FLUSHING — If one craves a kind word — that so-called “daily affirmation” — give Msgr. John Vesey a call.
When he is not laughing with a caller, he is affirming the person. “Oh, God bless you, God bless you,” he says throughout the conversation. “This is good stuff. God is so good.”
And hanging up the phone, the caller feels, well, blessed.
Msgr. Vesey, who prefers to be called Father, is hard to reach. He is always on the go, serving God’s people, even in his retirement.
It’s a pace he has maintained throughout his career as a missionary in Paraguay, Guatemala, and China; a pastor in the Diocese of Brooklyn; and now parochial vicar for Presentation of the Blessed Virgin Mary, Jamaica, Queens.
But while Father Vesey, 78, is quick to laugh, he is equally prompt to cry with the sick and suffering. Just ask the members of St. Michael’s Parish in Flushing, Queens, where he was pastor during the grim early months of the COVID-19 pandemic. The parishioners honored the recently retired Father Vesey on Sept. 26 with a Mass concelebrated by Bishop Nicholas DiMarzio.
“My ministry,” Father Vesey said, “is to serve people.”
‘I Asked to Take His Place’
Father Vesey was ordained in 1968 after completing Mount St. Mary’s Seminary in Emmitsburg, Maryland. Earlier, the Brooklyn native had graduated from high school at the former Power Memorial Academy on the Upper West Side of Manhattan.
He noted in an interview that one distinguished Power Memorial alum is basketball legend Kareem Abdul-Jabbar, who entered the school later.
At Mount St. Mary’s, Father Vesey befriended another person of renown — Stanley Rother, an upperclassman from a farm in Oklahoma. Following his ordination, Father Rother became a missionary in Guatemala, serving the indigenous Tz’utujil people. He died there in 1981.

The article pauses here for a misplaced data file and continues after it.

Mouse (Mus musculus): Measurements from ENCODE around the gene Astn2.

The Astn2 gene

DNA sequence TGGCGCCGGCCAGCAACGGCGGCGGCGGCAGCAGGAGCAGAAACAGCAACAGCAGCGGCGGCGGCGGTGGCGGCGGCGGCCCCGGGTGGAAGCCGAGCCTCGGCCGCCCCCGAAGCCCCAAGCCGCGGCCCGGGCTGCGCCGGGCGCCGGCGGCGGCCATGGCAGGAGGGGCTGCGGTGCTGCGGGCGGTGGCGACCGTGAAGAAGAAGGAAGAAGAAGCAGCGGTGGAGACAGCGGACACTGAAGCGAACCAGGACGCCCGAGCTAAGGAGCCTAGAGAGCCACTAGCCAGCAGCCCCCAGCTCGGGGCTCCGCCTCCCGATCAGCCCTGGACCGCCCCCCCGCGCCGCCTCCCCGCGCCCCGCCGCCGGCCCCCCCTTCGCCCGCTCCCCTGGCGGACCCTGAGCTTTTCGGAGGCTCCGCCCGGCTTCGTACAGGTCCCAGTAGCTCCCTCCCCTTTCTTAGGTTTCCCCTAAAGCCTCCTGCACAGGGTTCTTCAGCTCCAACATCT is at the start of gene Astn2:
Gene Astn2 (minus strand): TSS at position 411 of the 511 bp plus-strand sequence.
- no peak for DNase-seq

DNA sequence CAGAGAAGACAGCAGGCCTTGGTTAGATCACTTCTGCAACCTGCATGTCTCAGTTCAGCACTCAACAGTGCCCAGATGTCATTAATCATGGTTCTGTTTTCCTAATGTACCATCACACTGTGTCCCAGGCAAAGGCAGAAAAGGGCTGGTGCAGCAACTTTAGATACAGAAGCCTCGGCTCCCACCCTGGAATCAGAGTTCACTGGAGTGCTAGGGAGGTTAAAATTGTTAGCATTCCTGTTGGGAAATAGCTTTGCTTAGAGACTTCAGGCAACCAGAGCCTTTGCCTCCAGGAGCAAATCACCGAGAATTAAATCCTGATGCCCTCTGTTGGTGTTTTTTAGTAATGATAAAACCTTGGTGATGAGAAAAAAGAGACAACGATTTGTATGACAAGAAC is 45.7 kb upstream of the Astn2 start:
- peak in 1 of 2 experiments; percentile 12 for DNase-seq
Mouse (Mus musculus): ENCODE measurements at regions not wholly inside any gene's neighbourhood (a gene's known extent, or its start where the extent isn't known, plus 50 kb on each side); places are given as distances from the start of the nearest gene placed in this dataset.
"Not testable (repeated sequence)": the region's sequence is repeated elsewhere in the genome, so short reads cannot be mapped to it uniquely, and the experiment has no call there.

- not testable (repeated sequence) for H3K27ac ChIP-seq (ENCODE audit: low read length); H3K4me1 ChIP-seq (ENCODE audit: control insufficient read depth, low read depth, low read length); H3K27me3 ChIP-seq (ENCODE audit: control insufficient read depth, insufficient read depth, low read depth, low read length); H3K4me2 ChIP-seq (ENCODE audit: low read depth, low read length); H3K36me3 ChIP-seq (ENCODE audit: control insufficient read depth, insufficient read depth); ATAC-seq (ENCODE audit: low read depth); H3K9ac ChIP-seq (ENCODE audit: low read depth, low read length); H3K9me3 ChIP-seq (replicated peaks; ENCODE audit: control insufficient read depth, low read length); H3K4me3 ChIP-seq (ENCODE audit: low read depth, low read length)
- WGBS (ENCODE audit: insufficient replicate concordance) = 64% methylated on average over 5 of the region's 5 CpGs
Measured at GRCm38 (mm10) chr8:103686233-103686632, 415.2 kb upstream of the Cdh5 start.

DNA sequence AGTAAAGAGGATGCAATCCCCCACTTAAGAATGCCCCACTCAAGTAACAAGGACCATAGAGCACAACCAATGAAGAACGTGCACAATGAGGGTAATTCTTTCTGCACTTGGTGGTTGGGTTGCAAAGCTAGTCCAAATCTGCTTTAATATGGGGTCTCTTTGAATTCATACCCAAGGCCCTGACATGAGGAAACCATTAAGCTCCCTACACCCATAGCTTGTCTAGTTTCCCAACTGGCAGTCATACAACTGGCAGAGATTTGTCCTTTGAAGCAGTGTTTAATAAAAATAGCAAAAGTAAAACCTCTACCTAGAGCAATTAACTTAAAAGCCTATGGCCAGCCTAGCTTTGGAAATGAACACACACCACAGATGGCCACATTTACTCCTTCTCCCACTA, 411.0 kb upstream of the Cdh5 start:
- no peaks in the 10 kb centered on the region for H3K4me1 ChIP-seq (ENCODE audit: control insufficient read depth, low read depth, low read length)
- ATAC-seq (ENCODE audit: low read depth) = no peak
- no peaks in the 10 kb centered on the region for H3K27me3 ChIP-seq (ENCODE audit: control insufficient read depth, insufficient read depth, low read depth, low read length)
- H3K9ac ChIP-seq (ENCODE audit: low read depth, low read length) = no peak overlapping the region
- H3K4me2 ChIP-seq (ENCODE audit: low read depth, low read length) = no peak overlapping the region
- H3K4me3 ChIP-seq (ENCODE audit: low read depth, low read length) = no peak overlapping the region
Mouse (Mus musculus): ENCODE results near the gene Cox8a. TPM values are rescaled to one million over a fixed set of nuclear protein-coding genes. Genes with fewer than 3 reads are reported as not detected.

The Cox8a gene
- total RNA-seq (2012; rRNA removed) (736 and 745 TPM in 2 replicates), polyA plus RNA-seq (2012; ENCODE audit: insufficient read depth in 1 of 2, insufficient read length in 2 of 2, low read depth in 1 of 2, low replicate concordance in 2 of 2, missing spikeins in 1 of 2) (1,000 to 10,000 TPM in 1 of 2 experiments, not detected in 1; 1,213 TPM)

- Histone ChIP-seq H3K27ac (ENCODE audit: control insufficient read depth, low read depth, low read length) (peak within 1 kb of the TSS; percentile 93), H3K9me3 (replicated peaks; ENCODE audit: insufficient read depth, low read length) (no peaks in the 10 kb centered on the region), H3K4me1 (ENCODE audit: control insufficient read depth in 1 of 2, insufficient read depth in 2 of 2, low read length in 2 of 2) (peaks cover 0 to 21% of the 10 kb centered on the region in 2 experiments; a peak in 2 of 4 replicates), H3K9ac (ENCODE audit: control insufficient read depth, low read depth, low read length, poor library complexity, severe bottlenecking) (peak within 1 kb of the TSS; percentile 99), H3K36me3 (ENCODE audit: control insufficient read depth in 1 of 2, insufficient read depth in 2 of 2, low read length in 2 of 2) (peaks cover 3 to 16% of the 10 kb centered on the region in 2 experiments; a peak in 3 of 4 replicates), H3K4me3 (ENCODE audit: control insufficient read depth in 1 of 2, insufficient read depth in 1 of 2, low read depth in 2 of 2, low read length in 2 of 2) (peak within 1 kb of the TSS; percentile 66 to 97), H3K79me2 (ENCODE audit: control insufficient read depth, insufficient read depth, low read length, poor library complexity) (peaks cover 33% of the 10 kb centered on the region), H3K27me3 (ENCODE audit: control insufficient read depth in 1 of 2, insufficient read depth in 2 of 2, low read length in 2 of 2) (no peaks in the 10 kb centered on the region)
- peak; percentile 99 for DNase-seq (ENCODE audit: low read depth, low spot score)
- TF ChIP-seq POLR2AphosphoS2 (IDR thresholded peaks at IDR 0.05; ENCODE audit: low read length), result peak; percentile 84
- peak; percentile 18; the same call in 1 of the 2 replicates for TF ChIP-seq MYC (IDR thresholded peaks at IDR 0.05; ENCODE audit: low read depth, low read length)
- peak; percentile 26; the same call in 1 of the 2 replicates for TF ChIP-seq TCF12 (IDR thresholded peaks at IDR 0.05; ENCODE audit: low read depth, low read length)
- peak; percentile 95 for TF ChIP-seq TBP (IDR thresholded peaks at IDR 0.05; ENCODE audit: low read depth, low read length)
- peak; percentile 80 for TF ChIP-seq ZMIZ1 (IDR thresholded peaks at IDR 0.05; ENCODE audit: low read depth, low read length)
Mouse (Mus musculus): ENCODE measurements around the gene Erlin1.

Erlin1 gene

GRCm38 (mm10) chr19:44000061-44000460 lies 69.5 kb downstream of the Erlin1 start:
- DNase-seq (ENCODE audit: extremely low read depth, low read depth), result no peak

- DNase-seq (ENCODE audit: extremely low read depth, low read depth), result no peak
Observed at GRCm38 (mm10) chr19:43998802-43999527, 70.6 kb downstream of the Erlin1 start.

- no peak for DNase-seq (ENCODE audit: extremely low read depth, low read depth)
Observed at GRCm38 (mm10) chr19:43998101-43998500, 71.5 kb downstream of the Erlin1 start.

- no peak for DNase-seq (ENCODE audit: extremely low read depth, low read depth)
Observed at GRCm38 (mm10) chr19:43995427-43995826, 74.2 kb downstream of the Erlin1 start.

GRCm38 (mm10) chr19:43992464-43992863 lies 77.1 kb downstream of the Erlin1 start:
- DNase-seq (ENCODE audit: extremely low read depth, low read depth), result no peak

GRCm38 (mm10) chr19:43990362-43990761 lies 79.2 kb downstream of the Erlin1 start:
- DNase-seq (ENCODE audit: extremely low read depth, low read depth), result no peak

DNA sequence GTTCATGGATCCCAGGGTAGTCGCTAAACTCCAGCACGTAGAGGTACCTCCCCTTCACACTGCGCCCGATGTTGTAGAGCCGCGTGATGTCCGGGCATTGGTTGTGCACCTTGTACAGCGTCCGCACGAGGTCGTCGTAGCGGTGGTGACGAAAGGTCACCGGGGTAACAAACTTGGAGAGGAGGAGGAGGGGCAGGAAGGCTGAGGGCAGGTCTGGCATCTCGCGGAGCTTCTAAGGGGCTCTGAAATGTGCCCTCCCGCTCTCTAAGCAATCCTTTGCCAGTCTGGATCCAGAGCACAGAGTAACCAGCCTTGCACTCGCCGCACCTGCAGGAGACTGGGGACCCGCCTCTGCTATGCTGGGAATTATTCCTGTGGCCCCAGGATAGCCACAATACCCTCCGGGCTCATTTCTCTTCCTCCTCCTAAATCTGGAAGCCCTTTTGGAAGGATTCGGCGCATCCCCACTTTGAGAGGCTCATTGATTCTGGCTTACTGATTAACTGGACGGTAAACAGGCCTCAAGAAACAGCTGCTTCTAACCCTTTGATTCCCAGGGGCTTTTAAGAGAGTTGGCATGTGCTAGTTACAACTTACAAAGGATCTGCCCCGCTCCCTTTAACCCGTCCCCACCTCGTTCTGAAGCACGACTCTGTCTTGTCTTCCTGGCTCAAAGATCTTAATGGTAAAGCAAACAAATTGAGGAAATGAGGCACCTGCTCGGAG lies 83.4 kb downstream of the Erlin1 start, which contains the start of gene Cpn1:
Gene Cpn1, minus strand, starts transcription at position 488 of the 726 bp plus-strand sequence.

Four years ago, Rother became the first priest and martyr born in the U.S. to be beatified by the Church.
“He was just so kind and gentle, and a hard worker,” Father Vesey said. “He did a lot of physical labor on the seminary property, because that’s what he was — a farmer.”
Rother’s missionary work paved the way for Father Vesey’s ministry in Guatemala. He had already been a missionary in Paraguay, but when his friend was murdered, “I asked to take his place,” Father Vesey said.
The Tz’utujil people were a powerful Mayan culture violently conquered by Spain, which also brought Catholicism to Guatemala. But, despite their subjugation, they came to know and love Jesus, Father Vesey said. That instinct is widespread among people. “They desire to know beauty, and to know truth, and we call that a desire to know God.”
In 2005, Father Vesey joined the missionary apostolate with the Maryknoll Society in China, where he worked until 2014. Bishop DiMarzio then invited him back to Queens to pastor St. Michael’s, a multicultural parish with large communities of Hispanic and Asian Catholics.
Father Vesey recalled, “Paraguay prepared me for Guatemala, Guatemala prepared me for China.”
But nothing could prepare him for the cruel death toll the parish suffered from COVID-19. He said an estimated 225 parishioners died; many of them had been in nursing homes.
“That was a very painful experience because we were forbidden to be with the sick,” Father Vesey said. “The sacraments of the Church include the anointing of the sick and giving Communion to the dying.